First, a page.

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Integrity School gives young inmates second chance at life


Last Update: 31/05/2019




By Zalina Maizan Ngah

MARANG,  May 31 (Bernama) --  Walking through the gates of Marang Prison made this writer nervous initially, but talking to a group of young men in white shorts and blouse, sporting crew cut hair and wearing slippers, changed her perception towards prisoners.

It could have been because of their twisted life and mistakes they did that landed them behind bars, but they are now remorse and hoping to start life anew, waiting for the time to return to society and become useful and productive citizens.

One thing for sure, they are indeed grateful for the setting up of the Integrity School in the prison, which has given them hope of a second chance at life.

Terengganu Prisons Department director, Senior Assistant Commissioner Ahmad Saidi Hamzah said the school has 171 students, comprising inmates between 16 and 21 years old.

The school, set up in 2008, serves as a platform for the inmates to continue their education, despite them having to serve their time for the offences they committed, mostly for drug abuse and theft, he said.

“At their age, they are supposed to be in school, or still studying, but because of the mistakes they did, they are in prison.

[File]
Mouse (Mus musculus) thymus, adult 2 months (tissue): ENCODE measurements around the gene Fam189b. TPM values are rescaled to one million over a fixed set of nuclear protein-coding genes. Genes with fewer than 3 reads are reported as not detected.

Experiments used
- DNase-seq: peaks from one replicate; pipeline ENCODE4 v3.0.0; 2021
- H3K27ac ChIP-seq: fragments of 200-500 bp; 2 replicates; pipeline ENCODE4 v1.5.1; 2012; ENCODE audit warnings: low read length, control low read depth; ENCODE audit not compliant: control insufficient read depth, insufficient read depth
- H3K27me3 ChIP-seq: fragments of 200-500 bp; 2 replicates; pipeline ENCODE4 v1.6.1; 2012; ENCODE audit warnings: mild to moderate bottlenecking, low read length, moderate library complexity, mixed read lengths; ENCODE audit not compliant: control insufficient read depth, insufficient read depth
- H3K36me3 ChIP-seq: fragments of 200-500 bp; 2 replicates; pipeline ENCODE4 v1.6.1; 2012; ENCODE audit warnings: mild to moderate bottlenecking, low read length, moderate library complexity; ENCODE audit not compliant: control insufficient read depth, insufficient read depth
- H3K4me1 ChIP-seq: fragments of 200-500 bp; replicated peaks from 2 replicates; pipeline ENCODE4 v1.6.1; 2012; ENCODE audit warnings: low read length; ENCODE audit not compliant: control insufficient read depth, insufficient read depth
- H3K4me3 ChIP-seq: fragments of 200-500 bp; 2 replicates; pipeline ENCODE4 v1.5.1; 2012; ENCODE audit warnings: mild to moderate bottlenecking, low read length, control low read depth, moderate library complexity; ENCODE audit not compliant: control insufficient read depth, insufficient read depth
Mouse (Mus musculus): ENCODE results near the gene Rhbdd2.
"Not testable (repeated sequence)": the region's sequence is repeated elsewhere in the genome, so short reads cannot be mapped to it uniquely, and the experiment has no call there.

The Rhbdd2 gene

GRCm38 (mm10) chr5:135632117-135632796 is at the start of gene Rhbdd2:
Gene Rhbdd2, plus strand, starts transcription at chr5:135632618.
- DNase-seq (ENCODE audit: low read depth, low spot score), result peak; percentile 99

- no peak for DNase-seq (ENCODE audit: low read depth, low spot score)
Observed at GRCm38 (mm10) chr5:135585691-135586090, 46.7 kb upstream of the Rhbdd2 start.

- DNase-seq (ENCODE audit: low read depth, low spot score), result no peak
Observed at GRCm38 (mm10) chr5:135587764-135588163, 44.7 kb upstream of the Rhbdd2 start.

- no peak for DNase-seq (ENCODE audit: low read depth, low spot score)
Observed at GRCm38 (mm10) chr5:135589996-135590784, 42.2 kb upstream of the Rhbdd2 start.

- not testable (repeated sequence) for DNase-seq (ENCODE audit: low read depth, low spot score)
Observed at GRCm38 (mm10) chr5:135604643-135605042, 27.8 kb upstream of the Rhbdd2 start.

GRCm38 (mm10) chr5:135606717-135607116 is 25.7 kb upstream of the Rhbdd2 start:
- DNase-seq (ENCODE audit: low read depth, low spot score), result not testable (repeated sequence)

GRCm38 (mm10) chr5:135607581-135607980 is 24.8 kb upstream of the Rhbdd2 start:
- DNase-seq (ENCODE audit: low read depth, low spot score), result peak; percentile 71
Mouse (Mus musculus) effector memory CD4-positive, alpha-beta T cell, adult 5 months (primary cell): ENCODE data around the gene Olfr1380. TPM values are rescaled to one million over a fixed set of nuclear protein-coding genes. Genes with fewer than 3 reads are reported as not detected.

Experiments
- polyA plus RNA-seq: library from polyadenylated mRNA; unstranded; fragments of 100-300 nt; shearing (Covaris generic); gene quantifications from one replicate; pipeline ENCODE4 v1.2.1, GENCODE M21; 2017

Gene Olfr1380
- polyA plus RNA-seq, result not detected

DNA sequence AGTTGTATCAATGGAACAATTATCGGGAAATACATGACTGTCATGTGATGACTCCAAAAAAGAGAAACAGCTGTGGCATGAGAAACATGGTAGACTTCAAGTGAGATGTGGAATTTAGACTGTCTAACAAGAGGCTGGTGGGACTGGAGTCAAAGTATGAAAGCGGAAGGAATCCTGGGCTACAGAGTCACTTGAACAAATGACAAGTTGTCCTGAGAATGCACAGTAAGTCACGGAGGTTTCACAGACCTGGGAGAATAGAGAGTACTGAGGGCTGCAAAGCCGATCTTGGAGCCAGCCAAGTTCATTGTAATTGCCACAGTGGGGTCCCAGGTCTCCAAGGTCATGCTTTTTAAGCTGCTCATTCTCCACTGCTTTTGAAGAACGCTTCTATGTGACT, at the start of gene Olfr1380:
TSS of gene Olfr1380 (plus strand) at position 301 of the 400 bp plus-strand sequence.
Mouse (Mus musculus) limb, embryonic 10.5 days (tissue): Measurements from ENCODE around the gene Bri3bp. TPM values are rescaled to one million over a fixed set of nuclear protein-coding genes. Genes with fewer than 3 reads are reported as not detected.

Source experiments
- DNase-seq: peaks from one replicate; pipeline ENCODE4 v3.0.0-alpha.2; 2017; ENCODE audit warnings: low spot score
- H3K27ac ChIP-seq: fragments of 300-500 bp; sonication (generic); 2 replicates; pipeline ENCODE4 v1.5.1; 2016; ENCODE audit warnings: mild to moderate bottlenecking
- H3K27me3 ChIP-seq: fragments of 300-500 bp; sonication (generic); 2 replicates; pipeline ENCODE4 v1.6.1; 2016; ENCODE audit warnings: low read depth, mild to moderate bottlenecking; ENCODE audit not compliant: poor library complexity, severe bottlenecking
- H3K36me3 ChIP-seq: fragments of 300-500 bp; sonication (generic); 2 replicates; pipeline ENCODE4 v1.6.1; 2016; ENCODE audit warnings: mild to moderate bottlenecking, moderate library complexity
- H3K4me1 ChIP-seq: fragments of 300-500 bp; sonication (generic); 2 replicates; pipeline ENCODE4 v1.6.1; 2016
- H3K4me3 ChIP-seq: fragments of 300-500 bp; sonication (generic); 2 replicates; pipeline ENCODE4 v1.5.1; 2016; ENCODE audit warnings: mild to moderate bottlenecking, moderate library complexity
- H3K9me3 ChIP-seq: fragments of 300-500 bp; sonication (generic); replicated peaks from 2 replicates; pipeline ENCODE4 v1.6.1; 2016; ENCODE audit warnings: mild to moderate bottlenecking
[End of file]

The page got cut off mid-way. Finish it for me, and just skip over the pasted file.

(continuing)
“We have a few who will sit for the Sijil Pelajatan Malaysia (SPM) or Sijil Tinggi Pelajaran Malaysia (STPM) examination, hoping that with the certificate they would be able to get a job after their release,” he told Bernama.

Ahmad Saidi said the inmates were taught the same subjects as taught in schools under the Education Ministry by trained teachers.

“We want the young inmates to be able to at least read, write and count, while for those eligible, to have at least an SPM certificate,” he said and expressed gratitude to the teachers for their willingness to teach the inmates.

“Not everybody is willing to teach here (school in prison). The ones we have here had sacrificed their comfort to come and teach in prison to ensure the young prisoners can become useful citizens,” he added.

According to the school supervisor,  Nor Amalina Kasim, the Integrity School at Marang Prison has five classrooms.

“Our emphasis is to have zero illiteracy among inmates. We accept students from all background, including those who have never received a formal education,” she added.

Nor Amalina, who has been teaching at the school since  2014, said among the students from the school who had succeeded in life after returning to society was one known as “Belalang”.

“He is now pursuing studies at a polytechnic and has been free of drugs.

“There are also a few others who have been able to secure jobs, including in the oil and gas industry,” she added.

.-- BERNAMA


 



 
 
 
 
 
 
 
 
 
     
   
 

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